Iowa State University Extension Weed Science

It's Palmer Time!!
by Bob Hartzler

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August 6, 2014 -  The lack of reliable traits to distinguish Palmer amaranth and waterhemp during vegetative stages complicates efforts at stopping the spread of Palmer amaranth across the state.  However, both plants should be in full reproductive mode at this time, greatly simplifying the identification of the two amaranths. 

While most agronomists and weed scientists prefer to identify weeds using vegetative traits, the small bracts (modified leaves) associated with flowers of Palmer amaranth and waterhemp are the most, if not only, reliable way to differentiate the two species.  Palmer amaranth has relatively large, green bracts that extend well beyond the other flower parts, whereas on waterhemp the bracts are similar in length to the tepals surrounding the seed capsule.  On close examination, Palmer amaranth’s bracts on mature female plants are easily seen protruding from the plant’s seedheads without the use of a hand lens. Redroot and smooth pigweed also produce large bracts, however these species have hairy stems which easily differentiates them from Palmer amaranth.

Several people from across the state have submitted photos or samples of plants suspected of being Palmer amaranth.  In most cases the Palmer suspects were simply ‘healthy’ waterhemp.  There have also been cases of people mistaking redroot pigweed for Palmer amaranth. Redroot and smooth pigweed both have bracts similar in size to those of Palmer amaranth. The easiest way to differentiate redroot and smooth pigweed from Palmer is that the leaves and stems are hairy.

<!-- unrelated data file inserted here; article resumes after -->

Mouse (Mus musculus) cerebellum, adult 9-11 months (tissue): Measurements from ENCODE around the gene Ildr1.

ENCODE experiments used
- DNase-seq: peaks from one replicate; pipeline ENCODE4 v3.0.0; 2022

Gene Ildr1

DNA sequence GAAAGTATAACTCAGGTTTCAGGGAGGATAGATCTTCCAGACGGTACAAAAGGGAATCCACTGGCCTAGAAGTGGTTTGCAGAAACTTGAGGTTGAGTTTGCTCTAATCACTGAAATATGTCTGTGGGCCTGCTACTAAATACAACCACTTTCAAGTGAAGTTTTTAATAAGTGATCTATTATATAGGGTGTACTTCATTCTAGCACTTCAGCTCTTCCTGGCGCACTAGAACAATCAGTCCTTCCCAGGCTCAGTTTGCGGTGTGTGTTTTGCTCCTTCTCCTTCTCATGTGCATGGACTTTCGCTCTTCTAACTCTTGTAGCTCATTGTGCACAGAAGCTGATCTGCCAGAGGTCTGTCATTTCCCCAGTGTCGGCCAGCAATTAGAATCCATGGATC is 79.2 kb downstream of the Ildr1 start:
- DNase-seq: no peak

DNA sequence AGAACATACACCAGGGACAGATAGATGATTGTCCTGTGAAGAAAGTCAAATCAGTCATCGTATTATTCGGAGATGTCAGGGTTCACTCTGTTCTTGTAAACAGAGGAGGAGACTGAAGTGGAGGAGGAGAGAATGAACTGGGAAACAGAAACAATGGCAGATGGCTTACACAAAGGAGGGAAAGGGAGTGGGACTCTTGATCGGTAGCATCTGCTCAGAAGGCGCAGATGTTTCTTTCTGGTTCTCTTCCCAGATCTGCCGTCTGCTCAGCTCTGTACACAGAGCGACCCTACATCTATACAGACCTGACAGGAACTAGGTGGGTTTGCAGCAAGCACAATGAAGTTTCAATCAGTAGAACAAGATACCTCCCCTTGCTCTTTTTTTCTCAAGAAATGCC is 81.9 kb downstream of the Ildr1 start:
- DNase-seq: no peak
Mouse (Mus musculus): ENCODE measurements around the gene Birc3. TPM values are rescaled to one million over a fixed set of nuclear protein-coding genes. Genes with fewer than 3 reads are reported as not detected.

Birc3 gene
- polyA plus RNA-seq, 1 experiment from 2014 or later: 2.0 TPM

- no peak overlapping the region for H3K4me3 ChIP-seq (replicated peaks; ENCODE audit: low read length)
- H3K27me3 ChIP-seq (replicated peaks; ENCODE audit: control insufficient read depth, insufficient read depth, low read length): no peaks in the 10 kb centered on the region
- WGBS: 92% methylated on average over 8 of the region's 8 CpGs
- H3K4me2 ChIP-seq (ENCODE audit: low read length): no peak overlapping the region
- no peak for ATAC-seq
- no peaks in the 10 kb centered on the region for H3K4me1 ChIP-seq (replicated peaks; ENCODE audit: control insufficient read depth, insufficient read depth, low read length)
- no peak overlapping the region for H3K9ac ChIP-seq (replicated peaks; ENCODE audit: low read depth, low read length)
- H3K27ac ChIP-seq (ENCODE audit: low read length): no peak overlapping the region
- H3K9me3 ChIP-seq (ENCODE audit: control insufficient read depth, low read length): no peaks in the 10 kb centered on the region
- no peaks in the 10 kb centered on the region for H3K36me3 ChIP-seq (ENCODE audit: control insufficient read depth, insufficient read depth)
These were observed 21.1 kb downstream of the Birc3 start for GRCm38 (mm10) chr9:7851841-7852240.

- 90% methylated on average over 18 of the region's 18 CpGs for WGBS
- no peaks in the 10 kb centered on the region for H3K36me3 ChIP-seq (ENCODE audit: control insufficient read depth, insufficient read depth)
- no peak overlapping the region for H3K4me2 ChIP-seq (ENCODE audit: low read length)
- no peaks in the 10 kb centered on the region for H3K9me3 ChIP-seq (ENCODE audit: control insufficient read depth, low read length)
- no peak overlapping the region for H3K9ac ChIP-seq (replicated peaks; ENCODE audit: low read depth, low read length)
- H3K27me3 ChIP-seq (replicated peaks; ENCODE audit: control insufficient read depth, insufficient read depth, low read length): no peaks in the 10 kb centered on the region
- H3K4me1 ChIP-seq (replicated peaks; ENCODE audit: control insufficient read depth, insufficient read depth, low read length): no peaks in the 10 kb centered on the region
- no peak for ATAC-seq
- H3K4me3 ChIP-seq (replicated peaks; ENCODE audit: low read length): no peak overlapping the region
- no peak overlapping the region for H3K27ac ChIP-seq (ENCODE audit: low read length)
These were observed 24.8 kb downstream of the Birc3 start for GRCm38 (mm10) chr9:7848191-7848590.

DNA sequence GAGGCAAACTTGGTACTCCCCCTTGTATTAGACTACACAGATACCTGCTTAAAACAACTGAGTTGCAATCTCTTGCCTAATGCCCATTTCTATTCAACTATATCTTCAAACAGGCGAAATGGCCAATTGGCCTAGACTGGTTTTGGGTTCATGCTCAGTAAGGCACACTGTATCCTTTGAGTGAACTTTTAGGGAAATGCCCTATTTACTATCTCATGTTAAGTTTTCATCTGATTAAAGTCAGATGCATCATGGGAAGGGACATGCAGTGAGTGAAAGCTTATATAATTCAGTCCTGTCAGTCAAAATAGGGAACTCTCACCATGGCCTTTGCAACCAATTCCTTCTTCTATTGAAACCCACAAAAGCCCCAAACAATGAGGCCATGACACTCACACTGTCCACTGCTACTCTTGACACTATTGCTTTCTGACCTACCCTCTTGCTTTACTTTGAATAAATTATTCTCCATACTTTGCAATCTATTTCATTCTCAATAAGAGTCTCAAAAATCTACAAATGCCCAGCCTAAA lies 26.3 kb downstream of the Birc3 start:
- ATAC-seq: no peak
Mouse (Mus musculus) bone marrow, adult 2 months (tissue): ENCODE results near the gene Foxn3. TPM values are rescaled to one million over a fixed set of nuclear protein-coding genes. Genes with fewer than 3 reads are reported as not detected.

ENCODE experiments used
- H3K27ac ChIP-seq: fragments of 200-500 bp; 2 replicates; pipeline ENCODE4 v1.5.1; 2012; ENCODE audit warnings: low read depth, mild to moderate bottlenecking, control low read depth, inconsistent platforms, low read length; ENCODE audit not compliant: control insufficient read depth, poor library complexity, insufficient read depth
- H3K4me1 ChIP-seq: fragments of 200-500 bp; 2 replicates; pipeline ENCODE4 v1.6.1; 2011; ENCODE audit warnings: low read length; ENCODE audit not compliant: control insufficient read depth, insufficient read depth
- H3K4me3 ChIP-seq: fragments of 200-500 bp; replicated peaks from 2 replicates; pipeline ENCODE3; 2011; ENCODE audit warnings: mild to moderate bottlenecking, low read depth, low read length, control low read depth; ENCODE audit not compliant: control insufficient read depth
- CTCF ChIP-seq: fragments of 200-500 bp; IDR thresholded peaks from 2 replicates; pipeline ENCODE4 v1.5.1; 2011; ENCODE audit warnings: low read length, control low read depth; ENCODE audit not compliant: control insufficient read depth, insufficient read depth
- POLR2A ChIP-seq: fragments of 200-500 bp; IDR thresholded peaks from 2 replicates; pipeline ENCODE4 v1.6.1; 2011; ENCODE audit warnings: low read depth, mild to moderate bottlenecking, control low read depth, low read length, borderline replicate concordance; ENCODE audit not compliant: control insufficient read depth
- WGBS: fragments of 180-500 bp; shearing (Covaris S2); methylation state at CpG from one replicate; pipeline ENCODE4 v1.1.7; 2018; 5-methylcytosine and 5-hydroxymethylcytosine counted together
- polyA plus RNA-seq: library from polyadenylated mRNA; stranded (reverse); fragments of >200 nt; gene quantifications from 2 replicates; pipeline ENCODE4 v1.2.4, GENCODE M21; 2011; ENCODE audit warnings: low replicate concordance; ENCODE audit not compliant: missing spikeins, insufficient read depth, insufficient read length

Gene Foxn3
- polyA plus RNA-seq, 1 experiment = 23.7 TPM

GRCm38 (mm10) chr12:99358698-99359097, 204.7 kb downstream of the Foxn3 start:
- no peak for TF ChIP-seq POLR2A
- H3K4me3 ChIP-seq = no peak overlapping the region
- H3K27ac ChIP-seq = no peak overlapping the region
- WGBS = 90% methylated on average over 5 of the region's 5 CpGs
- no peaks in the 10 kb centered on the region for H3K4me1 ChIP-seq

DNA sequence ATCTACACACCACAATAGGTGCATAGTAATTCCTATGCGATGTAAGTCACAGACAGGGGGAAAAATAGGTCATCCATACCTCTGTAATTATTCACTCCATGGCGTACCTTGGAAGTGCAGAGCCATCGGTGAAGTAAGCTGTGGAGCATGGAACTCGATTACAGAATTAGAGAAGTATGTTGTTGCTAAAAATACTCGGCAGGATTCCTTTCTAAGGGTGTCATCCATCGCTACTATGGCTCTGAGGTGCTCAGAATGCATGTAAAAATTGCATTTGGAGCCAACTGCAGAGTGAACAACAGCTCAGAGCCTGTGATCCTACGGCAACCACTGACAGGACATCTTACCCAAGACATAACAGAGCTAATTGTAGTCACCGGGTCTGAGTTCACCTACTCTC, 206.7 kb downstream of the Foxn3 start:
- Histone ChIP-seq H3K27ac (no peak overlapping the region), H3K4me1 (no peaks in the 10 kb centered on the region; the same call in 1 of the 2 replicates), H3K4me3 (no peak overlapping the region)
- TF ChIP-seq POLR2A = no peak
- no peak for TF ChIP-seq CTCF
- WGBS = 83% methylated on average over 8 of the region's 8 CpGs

Figure 2. Seedhead of redroot pigweed displaying large bracts. The presence of
stem hairs distinguishes redroot from Palmer amaranth.

The one confirmed new finding of Palmer amaranth was from Lee County in the SE corner of Iowa.  This brings the number of counties with confirmed infestations of Palmer amaranth to five:  Fremont, Harrison, Lee, Muscatine and Page.

Now is the easiest time to find new infestations of Palmer amaranth and initiate programs to either eradicate or limit its spread.  We appreciate being informed of new Palmer amaranth infestations and are willing to aid in identifying suspect plants.

 Prepared by Bob Hartzler, extension weed management specialist, Department of Agronomy, Iowa State University

For more information contact:
1126 C Agronomy Hall
Ames, Iowa 50011-1010
Voice: (515) 294-1164

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